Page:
Little-Known Security Tool Keeps Ethereum Applications at an A+ Rating


Ethereum may not have been able to overcome the market capitalization of Bitcoin ever, but the decentralized applications have greatly thrived as a result of their security efforts. The platform manages to maintain A+ security with the use of a security tool hasn’t been well publicized. The tool ensures that the platform does not endure the errors in the self-executing lines of code, otherwise known as smart contracts, that would result in high costs.

The tool is entirely free, and it was launched by Amberdata, an Ethereum tech startup, in October. The general public is also capable of accessing this tool, allowing them to check how secure the Ethereum blockchain’s applications are. Smart contracts are often at a great risk to for bugs, considering that they can cost potentially hundreds of millions. With the service, the scan will go over the code and assign a letter grade to show how secure the dApp is.

This is just one of the many tools that consumers can use to increase the transparency between the end-users of apps and the developers that create them. Furthermore, the ability to do so has other opportunities in the space to perform these evaluations, like DuckDuckGo. DuckDuckGo is a browser with significant privacy protocols implemented and can be applied through a Chrome browser extension that can rate websites with a letter grade as well. In a blog post from January 2017, DuckDuckGo stated that their mission is to “raise the standard of trust” for websites and other online endeavors.

The grading tool from Amberdata is fairly similar. CEO Shawn Douglass said in a press release that their tool is crucial in ensuring more access and visibility to the structure of smart contracts. They hope that that, by offering these options to consumers, there could be lessened dependencies, and the community will be able to thrive with faster development.

To create the ratings, there are 13 potential vulnerabilities tested and rated on Amberdata, which CTO Joanes Espanol compares to checking the engine lights on the dashboard of a car. With more securities errors, the letter grade goes down, ranging from A+ to an F. However, the number of errors is not the only factor; the vulnerabilities have different levels of severity that adjust what the final grade can be. For instance, two of the low-security vulnerabilities that Espanol noted include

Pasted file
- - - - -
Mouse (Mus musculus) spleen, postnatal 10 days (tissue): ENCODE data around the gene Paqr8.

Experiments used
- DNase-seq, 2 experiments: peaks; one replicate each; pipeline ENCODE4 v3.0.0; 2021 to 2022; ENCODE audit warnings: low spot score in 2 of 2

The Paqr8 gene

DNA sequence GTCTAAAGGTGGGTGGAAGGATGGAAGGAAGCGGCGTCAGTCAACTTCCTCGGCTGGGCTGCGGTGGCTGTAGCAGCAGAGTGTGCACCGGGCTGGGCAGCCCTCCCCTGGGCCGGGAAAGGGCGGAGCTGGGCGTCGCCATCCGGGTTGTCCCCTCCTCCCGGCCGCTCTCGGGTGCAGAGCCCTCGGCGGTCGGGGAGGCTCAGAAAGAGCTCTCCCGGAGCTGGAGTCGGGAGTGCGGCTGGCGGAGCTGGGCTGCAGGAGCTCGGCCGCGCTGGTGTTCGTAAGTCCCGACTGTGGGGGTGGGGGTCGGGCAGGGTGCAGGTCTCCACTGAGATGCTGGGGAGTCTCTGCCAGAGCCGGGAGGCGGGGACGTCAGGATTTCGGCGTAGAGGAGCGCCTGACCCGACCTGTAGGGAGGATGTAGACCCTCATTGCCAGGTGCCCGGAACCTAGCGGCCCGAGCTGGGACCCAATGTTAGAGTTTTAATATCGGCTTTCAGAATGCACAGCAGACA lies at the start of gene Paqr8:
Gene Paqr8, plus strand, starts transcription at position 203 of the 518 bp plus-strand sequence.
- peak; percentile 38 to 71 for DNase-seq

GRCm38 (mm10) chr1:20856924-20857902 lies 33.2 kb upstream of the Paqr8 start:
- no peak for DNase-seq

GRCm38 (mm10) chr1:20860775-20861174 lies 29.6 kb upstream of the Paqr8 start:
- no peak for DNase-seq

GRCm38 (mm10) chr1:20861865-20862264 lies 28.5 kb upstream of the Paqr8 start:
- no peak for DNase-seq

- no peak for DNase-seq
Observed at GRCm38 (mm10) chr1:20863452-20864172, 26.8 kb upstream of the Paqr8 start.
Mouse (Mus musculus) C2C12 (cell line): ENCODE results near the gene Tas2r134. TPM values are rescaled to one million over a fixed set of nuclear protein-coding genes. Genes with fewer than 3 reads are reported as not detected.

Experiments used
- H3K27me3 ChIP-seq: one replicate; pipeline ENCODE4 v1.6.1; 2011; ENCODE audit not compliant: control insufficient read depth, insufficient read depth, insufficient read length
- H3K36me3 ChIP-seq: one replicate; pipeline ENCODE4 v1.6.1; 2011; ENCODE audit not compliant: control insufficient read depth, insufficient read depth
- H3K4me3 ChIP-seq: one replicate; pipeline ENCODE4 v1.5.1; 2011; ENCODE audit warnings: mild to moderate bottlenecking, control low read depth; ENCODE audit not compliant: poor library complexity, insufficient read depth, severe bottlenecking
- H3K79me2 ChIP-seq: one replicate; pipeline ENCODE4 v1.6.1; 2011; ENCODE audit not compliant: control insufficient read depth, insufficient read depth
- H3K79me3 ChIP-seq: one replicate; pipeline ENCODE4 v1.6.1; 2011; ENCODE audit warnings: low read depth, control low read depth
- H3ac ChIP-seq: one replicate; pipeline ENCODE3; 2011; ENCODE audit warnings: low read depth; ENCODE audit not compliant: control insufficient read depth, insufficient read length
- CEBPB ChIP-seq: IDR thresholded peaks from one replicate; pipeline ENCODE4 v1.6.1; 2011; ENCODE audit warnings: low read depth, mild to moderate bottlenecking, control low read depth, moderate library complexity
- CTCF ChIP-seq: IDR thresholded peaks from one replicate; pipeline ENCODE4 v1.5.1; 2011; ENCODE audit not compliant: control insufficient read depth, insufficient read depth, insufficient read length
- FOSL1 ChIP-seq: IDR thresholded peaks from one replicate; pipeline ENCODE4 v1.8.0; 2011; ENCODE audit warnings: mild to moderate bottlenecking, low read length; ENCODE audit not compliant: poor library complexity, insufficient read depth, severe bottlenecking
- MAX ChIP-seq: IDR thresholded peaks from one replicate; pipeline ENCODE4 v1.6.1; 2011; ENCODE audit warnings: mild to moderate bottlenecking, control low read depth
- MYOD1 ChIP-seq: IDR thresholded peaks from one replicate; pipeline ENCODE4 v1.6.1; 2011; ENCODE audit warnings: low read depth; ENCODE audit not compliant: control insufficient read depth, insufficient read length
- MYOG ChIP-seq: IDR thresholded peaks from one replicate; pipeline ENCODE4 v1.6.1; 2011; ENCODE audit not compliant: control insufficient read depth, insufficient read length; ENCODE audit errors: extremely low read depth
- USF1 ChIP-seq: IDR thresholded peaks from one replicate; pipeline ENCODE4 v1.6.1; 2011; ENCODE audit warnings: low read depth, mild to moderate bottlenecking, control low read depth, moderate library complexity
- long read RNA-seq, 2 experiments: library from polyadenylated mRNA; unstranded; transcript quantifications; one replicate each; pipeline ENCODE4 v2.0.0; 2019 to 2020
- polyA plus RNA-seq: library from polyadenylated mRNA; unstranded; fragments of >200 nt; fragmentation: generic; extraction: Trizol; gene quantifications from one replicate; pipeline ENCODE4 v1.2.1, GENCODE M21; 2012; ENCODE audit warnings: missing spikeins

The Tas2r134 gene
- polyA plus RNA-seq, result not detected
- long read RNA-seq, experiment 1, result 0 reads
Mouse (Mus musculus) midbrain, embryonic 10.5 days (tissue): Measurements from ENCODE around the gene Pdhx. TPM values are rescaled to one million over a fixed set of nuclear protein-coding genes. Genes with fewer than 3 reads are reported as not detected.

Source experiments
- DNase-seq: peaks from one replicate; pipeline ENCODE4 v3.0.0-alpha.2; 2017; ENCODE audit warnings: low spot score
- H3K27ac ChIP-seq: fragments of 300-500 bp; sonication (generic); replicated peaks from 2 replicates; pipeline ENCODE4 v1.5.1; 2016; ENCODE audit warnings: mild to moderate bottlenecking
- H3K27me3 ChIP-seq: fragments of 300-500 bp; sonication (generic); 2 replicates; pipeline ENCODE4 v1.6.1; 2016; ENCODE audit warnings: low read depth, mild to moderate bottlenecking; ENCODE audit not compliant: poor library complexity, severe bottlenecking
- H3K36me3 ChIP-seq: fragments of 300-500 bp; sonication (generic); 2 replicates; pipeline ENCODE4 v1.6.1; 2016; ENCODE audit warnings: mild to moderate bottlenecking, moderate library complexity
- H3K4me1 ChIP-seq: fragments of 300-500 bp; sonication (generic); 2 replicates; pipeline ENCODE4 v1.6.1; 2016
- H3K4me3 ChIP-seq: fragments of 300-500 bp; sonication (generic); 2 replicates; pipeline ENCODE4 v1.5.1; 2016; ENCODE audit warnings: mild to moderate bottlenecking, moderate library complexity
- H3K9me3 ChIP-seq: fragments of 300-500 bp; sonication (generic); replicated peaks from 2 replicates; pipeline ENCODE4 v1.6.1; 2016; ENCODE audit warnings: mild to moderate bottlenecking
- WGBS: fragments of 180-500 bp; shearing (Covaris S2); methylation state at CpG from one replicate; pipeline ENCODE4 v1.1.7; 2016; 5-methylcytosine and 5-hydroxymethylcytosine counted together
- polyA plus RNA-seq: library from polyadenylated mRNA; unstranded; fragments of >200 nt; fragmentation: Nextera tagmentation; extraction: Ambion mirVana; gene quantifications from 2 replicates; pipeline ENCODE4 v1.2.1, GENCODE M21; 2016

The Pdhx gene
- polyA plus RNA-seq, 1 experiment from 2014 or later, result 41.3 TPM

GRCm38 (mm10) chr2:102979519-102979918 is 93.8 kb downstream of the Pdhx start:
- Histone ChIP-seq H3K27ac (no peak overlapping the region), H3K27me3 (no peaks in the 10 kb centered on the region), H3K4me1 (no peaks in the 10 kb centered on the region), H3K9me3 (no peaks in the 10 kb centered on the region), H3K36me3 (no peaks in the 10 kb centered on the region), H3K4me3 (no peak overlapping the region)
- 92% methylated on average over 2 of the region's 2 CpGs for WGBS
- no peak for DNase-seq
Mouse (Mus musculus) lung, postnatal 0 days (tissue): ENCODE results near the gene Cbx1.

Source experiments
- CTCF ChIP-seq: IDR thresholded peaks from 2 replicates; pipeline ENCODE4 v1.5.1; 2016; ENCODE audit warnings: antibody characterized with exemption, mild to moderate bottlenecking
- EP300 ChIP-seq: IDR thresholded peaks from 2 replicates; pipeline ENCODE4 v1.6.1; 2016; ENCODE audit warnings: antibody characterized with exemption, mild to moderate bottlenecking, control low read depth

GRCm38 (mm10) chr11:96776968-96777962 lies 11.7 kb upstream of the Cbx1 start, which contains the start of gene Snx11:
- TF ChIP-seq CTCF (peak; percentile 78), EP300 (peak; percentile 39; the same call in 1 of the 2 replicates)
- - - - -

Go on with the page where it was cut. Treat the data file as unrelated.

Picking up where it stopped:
“delegate call to a user-supplied address”

and

“message call to external contract.”

The point of the security audit is to be a warning to the dApp, rather than just pointing out the code errors. One dApp, TrueUSD, was created by Trust Token and received a C letter grade, which does not put much faith in the program. However, a security engineer named William Morriss said that the concerns that the company found were not considered “critical.” He added that the findings were treated

“very seriously.”

When it comes to creating a dApp, it is necessary to create code that cannot be penetrated. There are two big reasons for this, considering how unlike traditional applications they are. The dApps are often open-source computer programs, making it exposed and the public, so users have a chance to take advantage of any bugs found. Secondly, every dApp runs on a smart contract, which means that programmers do not have as great of an opportunity to correct the errors after the program launched.

Third-party security audits are crucial before launch, and it is important to test every single part of the code. This testing could make the difference between an effective and safe dApp and one that is hacked by any skilled developer.

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